Two circuits in 2-gang box?

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Old 01-26-18, 11:31 AM
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Two circuits in 2-gang box?

I'm planning a kitchen remodel for my brother. Can I put two receptacles in a two gang box and have two separate circuits in that 2-gang box?
 
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Old 01-26-18, 11:53 AM
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So you want each receptacle on it's own circuit?
This is pretty common for dishwashers and garbage disposer wiring.

You normally feed the two receptacles using a multi-wire branch circuit. You would run 12-3/with ground to a 20 amp double pole breaker in the panel. The double pole breaker assures both circuits will trip at the same time.

The neutral is shared by using 2 pigtails, one for each receptacle. The black wire would feed one receptacle hot and red would feed the other.

If you use a mwbc, do not use the receptacle screws to extend the neutral to the second receptacle. Connect 2 pigtails to the incoming shared neutral and connect one pigtail to each receptacle. That is required when splitting the circuit.
 
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Old 01-26-18, 12:03 PM
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The double pole breaker assures both circuits will trip at the same time.

Common trip of both circuits in a multiwire branch circuit is not required by the NEC, only common disconnect of the two circuits is required. That is why the preferred method is to use an approved handle tie across two adjacent single pole breakers for the multiwire branch circuit rather than using a 2-pole breaker. When using a handle tie troubleshooting a problem that has tripped one breaker is much easier. If a 2-pole breaker was used additional troubleshooting is needed to determine which circuit has the fault.


Can I put two receptacles in a two gang box and have two separate circuits in that 2-gang box?

Yes. Connect all ground wires together, but DO NOT connect the neutrals together unless this is a multiwre branch circuit with a shared neutral.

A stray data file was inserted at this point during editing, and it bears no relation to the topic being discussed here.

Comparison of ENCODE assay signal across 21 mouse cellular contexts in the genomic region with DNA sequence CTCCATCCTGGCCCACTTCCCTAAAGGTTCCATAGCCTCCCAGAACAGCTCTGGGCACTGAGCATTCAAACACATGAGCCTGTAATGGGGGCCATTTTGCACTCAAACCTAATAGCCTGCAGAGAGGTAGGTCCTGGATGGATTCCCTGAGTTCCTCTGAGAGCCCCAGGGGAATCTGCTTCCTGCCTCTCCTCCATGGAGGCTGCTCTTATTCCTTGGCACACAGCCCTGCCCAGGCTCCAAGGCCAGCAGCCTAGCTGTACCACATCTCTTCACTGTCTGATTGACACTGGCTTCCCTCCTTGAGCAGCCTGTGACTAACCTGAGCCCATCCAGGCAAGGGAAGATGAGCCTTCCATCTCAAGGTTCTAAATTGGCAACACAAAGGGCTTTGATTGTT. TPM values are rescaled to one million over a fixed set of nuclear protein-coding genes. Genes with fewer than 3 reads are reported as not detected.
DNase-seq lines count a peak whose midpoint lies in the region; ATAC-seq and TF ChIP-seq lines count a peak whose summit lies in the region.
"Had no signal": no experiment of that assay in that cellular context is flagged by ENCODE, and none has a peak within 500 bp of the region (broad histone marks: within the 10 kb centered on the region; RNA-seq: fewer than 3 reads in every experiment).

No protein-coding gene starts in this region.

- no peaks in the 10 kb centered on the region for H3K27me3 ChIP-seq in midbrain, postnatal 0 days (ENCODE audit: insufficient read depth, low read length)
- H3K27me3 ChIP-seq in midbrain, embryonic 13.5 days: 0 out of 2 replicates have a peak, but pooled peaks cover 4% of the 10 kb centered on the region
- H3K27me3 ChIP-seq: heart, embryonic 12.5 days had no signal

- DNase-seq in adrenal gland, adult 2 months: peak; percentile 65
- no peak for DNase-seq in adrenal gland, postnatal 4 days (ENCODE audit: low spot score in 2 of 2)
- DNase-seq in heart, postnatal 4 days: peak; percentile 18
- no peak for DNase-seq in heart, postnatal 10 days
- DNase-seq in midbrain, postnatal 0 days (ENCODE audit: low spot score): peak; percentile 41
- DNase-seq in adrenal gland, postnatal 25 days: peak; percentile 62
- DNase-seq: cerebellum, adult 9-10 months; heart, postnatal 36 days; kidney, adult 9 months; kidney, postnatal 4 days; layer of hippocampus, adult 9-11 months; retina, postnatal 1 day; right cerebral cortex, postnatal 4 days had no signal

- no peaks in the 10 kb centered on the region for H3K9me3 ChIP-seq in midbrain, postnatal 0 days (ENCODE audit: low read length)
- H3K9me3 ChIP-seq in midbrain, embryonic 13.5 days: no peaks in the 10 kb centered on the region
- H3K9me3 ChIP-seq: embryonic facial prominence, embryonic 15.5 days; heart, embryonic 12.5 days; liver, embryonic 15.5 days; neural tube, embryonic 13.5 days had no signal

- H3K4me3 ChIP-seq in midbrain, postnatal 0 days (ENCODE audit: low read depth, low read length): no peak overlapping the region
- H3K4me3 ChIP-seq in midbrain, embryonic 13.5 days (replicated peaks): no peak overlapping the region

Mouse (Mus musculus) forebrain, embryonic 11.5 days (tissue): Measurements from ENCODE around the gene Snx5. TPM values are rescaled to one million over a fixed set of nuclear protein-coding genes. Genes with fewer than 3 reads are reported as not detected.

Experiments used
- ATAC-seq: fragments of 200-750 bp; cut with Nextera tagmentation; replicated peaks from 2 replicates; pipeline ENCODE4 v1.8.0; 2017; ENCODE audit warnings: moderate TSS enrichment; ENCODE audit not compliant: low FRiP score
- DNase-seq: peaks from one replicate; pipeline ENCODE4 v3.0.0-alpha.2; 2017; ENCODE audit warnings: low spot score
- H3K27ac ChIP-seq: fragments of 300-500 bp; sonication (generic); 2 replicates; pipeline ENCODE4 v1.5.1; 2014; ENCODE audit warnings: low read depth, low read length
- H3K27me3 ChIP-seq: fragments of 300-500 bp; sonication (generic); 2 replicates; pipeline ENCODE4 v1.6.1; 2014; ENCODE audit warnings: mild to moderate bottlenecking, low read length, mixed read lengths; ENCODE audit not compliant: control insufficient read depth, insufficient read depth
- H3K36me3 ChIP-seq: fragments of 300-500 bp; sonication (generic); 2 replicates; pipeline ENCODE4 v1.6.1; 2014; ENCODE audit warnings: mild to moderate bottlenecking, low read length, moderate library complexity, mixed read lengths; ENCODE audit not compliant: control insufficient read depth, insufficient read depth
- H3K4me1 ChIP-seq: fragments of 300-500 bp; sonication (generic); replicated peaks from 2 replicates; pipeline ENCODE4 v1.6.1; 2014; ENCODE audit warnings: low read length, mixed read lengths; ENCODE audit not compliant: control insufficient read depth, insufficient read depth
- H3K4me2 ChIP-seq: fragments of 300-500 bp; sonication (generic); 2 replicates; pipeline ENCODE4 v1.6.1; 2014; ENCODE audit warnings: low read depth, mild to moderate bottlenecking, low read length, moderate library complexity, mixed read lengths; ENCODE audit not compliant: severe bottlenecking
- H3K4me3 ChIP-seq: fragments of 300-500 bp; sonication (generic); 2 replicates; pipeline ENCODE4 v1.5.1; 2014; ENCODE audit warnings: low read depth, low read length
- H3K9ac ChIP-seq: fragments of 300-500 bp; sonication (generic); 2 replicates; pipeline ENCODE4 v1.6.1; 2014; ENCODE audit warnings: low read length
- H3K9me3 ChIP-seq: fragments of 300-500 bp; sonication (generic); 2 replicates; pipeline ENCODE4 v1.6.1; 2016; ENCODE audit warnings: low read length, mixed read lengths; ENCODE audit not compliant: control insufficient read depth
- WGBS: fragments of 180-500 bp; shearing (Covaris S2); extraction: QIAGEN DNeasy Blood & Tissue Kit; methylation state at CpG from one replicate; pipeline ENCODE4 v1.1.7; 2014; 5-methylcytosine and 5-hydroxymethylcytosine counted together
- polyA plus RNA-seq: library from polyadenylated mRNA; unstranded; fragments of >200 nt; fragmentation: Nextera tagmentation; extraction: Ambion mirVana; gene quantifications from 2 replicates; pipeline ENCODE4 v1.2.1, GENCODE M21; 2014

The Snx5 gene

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Old 01-26-18, 12:06 PM
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Thanks! The 20A double pole breaker makes sense; never occurred to me. My brother suggested it and I was visualizing someone killing power to one receptacle and reaching into the box thinking everything was dead!!
 
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Old 01-26-18, 12:17 PM
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"Yes. Connect all ground wires together, but DO NOT connect the neutrals together unless this is a multiwre branch circuit with a shared neutral."

OK, you lost me a bit on that; sorry, I'm not all that familiar with electrical beyond the basics. Are you saying I can't use a 12/3 and have a common neutral? I should run two 12/2's with the handle tie across two adjacent breakers? Simple trouble shooting sounds smart to me.
 
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Old 01-26-18, 02:08 PM
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I can't use a 12/3 and have a common neutral? I should run two 12/2's with the handle tie across two adjacent breakers?
If you wire it as MWBC (multi wire branch circuit), use 12/3 with shared neutral. And either 2 pole breaker or 2 single pole breakers with a handle tie.

You may also run 2 12/2 cables. In this case, do not connect neutrals together in the junction box. All ground wires get spliced.
In this case, handle tie is not required. But, don't forget that you have to turn off 2 breakers to cut all power to the junction box. Any electrician should be smart enough to see that when they open the box.
 

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Old 01-26-18, 02:15 PM
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In this case, handle tie is not required. But, don't forget that you have to turn off 2 breakers to cut all power to the junction box.
If you decide to run two individual breakers, I would use a Sharpie marker and print on the inside of the cover plate "this box is served by two circuits" or something to that effect.
 
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Old 01-27-18, 04:08 AM
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Thanks all for being patient with me. Still not sure which way I'll finally go, but at least I understand what I can do. But I do know for sure if I go with 2 separate breakers and 12/2's, the breakers will have a handle tie. The possibility of having one dead and one hot circuit in the same box just doesn't sound safe to me.
 
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Old 01-27-18, 09:33 AM
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As electricians we install many circuits in the same junction box. As long as all wires are insulated and caped off it is OK.
 
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Old 01-29-18, 06:32 AM
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What was said earlier was that each neutral must serve only the items (receptacles, etc.) served by the matching hot wire. For a multiwire branch circuit, the neutral serves both the red wire and black hot wire in the same cable and multiple pigtails (jumpers) may be attached to that neutral to go to receptacles served by either of those hot wires.

For the separate 12/2 cables you will have two wire nutted bundles of neutrals with no interconnection, one for each cable's neutral and pigtails (or a neutral connected directly to a receptacle also receiving the black wire from that feed cable with no wire nuts or pigtails).
 
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